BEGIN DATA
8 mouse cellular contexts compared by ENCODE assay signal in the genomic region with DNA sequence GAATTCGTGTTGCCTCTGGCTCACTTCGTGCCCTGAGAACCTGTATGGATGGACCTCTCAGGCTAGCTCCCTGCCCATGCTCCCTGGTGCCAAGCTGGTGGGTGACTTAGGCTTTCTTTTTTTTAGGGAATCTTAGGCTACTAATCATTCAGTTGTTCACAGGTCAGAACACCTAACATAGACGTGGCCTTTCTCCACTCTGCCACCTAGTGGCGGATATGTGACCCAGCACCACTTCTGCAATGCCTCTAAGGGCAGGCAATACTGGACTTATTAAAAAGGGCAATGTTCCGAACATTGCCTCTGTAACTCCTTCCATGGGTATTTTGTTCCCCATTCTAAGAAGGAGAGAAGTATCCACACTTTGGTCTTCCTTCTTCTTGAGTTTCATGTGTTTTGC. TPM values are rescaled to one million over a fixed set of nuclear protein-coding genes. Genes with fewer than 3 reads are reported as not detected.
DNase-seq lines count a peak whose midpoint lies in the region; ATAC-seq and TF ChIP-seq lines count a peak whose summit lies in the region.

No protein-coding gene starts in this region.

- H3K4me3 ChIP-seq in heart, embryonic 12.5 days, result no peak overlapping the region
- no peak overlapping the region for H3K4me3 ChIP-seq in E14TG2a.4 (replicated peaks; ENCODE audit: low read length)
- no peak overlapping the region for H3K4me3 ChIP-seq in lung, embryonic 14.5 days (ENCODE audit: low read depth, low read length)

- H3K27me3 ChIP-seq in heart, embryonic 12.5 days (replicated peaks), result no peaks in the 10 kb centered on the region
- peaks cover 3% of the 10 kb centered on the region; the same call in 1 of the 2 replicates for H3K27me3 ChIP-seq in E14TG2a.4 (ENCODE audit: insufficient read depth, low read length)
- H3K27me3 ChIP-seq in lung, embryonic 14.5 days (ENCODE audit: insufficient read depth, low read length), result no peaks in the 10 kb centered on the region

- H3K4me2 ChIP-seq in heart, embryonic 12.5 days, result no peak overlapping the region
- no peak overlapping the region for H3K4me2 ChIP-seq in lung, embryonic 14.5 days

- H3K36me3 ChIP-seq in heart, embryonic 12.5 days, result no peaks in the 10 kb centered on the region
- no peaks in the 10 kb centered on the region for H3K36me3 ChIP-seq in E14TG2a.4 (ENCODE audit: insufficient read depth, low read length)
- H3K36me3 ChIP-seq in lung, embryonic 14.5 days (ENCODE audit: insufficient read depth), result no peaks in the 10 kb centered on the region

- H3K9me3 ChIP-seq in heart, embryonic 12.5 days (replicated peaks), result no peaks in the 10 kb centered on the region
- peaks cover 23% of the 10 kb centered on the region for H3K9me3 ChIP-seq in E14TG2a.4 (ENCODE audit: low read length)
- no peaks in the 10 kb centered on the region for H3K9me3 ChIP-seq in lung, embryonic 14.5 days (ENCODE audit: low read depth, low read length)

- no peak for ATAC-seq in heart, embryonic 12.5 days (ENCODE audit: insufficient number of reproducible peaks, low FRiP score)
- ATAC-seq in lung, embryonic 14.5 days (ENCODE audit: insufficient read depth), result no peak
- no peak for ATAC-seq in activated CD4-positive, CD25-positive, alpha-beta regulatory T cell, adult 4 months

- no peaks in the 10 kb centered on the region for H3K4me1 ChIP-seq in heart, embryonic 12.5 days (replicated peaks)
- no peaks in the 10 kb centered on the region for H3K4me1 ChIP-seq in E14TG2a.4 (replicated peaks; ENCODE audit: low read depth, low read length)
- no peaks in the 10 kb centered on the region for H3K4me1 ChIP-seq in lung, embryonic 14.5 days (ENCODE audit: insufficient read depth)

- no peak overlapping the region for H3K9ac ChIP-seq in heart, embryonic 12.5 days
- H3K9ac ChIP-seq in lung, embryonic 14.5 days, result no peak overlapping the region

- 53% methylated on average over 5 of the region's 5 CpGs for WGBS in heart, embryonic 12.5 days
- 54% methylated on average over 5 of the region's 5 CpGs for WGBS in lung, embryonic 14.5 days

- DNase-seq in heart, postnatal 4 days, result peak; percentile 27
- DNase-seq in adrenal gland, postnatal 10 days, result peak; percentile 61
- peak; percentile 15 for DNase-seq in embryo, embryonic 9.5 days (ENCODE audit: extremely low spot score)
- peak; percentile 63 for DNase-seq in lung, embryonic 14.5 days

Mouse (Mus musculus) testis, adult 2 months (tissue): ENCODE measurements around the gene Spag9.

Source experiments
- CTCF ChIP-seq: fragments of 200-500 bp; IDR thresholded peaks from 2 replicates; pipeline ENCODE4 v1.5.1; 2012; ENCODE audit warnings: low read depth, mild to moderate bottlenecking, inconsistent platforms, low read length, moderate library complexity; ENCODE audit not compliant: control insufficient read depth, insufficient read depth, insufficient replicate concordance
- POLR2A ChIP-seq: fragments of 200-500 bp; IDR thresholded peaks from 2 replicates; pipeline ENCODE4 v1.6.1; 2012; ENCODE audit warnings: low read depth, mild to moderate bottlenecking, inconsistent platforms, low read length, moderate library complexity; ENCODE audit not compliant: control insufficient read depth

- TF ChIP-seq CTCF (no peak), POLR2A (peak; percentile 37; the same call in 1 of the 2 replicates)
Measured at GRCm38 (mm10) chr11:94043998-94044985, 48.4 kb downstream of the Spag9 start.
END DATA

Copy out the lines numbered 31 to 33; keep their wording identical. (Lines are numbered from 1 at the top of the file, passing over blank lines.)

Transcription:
- peak; percentile 63 for DNase-seq in lung, embryonic 14.5 days

Mouse (Mus musculus) testis, adult 2 months (tissue): ENCODE measurements around the gene Spag9.

Source experiments